• Allowing CHIA to collect information from provider organizations regarding other assets and liabilities that may affect the organization’s financial condition or their facilities, including, but not limited to, real estate sale-leaseback arrangements with health care real estate investment trusts.

Representative Howitt noted that the bill also requires CHIA, as a part of its data analysis in monitoring the financial conditions of acute hospitals, to conduct an analysis of margins, including margins by payer type; investments; and information on any relationships with significant equity investors, health care real estate investment trusts and management service organizations. CHIA must also share a confidential list of health care entities with HPC whose contribution to health care spending growth is considered excessive and a threat to the state’s ability to meet the health care cost growth benchmark.

According to Representative Howitt, the legislation also increases the fines that CHIA may assess on a health care entity for failure to timely report information from $1,000 to $25,000 per week for each week of delay. It also removes the current maximum annual penalty of $50,000 for such a violation.

Expanding the Attorney General’s Office Authority in Health Care Market Oversight – The legislation enhances the Attorney General’s Office’s (AGO) power in health care market oversight by allowing the AGO to obtain information from significant equity investors, health care real estate investment trusts and management services organizations. It also permits the AGO to seek injunctive relief upon a referral from the HPC concerning a material change notice or cost market impact review.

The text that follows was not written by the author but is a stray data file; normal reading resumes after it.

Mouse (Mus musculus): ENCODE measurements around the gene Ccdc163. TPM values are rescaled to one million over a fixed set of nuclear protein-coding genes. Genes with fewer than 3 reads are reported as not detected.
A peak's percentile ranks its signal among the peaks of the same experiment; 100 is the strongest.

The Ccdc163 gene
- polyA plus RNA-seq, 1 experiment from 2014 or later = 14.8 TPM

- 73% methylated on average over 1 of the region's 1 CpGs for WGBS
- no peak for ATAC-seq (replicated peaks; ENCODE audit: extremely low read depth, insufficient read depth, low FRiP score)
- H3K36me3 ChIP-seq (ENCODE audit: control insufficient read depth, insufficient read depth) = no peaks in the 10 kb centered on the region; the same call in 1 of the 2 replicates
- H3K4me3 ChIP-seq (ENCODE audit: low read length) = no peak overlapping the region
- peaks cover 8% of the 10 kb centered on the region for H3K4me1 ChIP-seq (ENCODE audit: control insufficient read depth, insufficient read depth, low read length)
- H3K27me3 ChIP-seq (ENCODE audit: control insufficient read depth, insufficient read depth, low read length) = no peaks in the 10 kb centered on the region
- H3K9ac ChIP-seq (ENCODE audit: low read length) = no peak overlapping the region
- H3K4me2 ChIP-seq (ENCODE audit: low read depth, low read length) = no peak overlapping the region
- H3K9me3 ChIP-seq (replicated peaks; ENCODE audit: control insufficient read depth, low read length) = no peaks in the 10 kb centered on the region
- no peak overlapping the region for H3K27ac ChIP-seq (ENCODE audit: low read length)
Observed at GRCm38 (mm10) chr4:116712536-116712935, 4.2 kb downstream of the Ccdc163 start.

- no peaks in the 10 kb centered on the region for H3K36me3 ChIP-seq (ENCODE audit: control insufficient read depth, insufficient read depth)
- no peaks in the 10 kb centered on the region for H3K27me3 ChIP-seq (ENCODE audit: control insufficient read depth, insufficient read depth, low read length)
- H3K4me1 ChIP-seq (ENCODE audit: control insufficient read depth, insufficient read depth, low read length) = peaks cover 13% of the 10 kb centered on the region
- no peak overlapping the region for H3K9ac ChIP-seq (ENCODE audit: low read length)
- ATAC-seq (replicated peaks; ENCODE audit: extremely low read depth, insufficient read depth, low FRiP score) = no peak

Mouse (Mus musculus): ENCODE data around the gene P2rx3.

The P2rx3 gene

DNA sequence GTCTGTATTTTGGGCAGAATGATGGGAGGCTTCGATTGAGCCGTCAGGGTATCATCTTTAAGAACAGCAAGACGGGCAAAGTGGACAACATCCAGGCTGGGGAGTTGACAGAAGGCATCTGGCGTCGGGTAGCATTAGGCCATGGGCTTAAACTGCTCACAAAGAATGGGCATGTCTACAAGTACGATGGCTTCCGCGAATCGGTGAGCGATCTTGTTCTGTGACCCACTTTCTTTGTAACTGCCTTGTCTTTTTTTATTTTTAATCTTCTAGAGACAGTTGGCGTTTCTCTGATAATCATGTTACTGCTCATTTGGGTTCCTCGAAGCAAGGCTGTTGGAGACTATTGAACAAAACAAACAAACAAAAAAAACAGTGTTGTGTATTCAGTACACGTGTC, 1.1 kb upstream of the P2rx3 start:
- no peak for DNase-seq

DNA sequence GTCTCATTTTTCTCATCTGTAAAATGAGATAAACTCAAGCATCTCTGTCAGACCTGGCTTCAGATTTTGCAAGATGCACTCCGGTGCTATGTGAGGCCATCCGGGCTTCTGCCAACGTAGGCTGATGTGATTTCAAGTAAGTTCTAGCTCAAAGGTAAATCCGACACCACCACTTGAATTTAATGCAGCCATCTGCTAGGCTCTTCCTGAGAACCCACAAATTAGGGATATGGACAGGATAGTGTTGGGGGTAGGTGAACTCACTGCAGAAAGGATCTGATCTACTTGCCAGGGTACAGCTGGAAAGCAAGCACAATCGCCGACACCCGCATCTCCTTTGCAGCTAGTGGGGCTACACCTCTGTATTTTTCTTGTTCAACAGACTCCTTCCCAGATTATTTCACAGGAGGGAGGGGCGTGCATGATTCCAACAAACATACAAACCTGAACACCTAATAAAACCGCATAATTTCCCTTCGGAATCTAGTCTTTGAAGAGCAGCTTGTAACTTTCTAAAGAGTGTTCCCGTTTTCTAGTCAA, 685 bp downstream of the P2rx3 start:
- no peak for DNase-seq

Establishment of the Division of Health Insurance – House Bill 4643 establishes a Division of Health Insurance with the authority to oversee the health insurance market in the Commonwealth. The division will be overseen by a commissioner whose responsibilities will include protecting the interests of consumers, enhancing the accessibility and affordability of health care, and prioritizing the affordability of health insurance products during rate review. The commissioner will also be responsible for developing affordability standards for the approval of rates subject to rate review.

Establishment of a Health Resource Planning Council – Representative Howitt noted that House Bill 4643 establishes a Health Resource Planning Council to develop a state health plan that will identify: the anticipated needs of the Commonwealth for health care services and facilities; the existing health care resources available to meet those needs; the projected resources, including the health care workforce, necessary to meet those anticipated needs; and the priorities for addressing those needs

Representative Howitt said House Bill 4643 also extends liability for False Claims Act (FCA) violations to people who: have an ownership or investment interest in any person who violates the FCA, knows about the violation, and fails to disclose it to the state within 60 days.

During floor debate, the House adopted several amendments, including a proposal filed by Representative Hannah Kane (R-Shrewsbury) requiring the state health plan developed by the Health Resource Planning Council to include rare diseases care within the scope of specialty care units. Another adopted amendment, filed by Representative Marjorie Decker (D-Cambridge), directs the Health Policy Commission to conduct an analysis and report on the use of prior authorization for health care services and its impact on cost, quality and access.

House Bill 4643 now moves to the Senate for its consideration.